The police said the request, which concerns Italian citizens holding 9,953 financial interest in Switzerland, follows an investigation last year that led to a tax settlement deal between Italy and Credit Suisse, reports newswire Reuters.
They declined to confirm, however, whether the people the Italian authorities were seeking information about were Credit Suisse customers.
The police statement said that 3,297 people had already been identified through a national voluntary disclosure tax amnesty scheme used by the Italian government to encourage tax dodgers to declare funds held abroad in return for immunity from prosecution.
In December, an Italian judge approved a settlement between Credit Suisse and the country’s authorities under which the Swiss bank agreed to pay €109.5m.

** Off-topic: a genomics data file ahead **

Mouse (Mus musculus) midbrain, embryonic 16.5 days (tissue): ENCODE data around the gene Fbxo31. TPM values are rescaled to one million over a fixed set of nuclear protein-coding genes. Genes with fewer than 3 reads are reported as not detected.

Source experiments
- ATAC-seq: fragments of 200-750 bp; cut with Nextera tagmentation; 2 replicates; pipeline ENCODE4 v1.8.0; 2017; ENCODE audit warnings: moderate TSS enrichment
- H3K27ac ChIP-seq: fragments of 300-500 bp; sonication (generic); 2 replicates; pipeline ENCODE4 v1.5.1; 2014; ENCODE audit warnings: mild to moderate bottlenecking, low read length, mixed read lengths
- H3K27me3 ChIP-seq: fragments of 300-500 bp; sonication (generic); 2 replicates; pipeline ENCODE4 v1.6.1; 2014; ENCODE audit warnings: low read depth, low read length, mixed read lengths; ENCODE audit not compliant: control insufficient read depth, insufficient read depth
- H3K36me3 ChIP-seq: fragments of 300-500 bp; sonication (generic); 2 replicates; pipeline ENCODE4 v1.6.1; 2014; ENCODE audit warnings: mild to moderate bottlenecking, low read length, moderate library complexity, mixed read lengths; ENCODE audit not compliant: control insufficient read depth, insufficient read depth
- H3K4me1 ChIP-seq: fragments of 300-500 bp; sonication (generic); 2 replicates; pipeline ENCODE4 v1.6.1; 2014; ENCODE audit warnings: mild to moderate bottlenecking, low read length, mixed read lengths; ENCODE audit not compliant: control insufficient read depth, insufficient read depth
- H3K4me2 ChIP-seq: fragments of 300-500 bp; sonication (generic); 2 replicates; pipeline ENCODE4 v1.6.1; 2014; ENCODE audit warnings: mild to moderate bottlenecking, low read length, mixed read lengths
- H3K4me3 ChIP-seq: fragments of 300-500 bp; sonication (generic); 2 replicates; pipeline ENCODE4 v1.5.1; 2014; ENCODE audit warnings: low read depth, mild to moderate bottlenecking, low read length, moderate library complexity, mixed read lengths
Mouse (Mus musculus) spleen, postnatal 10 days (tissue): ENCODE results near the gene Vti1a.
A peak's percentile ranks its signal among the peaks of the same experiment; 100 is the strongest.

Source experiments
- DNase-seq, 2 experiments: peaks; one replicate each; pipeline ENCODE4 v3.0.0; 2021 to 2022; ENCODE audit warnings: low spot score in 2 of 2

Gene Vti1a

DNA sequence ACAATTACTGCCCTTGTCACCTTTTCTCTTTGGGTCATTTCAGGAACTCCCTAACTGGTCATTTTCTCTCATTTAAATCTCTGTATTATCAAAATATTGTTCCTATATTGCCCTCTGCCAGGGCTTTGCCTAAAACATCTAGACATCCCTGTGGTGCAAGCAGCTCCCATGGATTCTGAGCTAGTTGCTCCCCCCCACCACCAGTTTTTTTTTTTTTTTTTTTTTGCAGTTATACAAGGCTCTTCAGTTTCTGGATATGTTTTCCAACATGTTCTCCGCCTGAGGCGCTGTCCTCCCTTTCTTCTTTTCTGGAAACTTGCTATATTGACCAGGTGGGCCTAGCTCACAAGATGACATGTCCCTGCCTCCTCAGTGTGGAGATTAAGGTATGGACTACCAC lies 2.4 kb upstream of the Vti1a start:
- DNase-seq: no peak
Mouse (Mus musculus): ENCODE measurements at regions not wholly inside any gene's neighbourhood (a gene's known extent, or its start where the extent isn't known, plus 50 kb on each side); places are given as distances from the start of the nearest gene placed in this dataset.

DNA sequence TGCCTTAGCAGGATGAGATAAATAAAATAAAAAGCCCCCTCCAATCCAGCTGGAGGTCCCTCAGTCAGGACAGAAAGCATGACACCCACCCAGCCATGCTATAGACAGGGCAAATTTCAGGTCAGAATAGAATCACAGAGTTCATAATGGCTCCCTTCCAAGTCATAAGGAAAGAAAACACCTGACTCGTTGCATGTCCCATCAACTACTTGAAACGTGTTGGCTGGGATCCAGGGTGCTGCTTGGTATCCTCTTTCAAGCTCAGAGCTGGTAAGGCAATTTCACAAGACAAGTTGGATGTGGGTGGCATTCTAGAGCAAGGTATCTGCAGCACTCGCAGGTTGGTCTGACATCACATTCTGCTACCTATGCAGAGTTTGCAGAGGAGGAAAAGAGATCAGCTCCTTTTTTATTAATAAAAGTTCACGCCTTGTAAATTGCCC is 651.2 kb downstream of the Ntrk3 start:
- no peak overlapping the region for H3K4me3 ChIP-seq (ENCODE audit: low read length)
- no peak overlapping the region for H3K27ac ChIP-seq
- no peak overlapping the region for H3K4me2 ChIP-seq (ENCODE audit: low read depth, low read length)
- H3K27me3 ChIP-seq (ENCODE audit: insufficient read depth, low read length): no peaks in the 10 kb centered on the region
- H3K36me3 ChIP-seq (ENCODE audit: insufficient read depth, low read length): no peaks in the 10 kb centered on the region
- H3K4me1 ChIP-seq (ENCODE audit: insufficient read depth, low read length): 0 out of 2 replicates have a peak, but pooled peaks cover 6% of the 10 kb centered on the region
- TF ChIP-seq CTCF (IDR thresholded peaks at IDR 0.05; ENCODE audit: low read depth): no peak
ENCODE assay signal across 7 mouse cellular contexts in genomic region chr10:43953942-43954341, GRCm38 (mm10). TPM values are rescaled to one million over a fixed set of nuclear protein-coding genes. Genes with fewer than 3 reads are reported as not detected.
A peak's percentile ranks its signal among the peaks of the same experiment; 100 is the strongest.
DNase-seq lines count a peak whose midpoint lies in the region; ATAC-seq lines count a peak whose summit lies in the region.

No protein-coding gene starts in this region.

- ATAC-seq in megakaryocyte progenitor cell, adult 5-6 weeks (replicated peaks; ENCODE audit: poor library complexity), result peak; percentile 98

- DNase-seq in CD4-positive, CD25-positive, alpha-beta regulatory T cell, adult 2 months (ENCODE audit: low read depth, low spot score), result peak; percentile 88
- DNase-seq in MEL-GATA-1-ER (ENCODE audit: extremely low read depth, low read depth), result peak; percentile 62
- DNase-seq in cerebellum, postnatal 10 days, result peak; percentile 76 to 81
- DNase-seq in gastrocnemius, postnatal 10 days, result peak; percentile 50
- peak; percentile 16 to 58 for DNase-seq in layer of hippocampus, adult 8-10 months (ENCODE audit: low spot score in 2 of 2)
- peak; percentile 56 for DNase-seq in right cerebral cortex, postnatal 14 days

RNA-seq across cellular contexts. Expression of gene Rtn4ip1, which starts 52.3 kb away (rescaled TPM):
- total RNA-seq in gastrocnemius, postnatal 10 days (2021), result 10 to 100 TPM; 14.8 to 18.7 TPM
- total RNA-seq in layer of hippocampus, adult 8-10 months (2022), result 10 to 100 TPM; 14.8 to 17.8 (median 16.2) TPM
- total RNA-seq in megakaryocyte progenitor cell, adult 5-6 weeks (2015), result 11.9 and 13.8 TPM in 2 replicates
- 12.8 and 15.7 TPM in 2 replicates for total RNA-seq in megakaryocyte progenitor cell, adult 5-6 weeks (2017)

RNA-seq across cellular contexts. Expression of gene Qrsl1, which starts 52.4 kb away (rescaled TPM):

The tax investigation, started in 2015, was over an alleged fraudulent system used by the bank to transfer money offshore, mainly through the use of insurance policies.
“Credit Suisse considers the investigation by the Italian authorities into Credit Suisse’s cross-border business as closed,” the bank told Reuters in an emailed statement.
“The court approval marked the end of the investigation by Italian authorities into Credit Suisse AG’s Italian cross-border business for the period from 2008 to 2015,” it added.
Switzerland’s Federal Tax Administration declined to comment when contacted by the newswire, citing a confidentiality clause that applies to mutual requests for assistance on tax matters.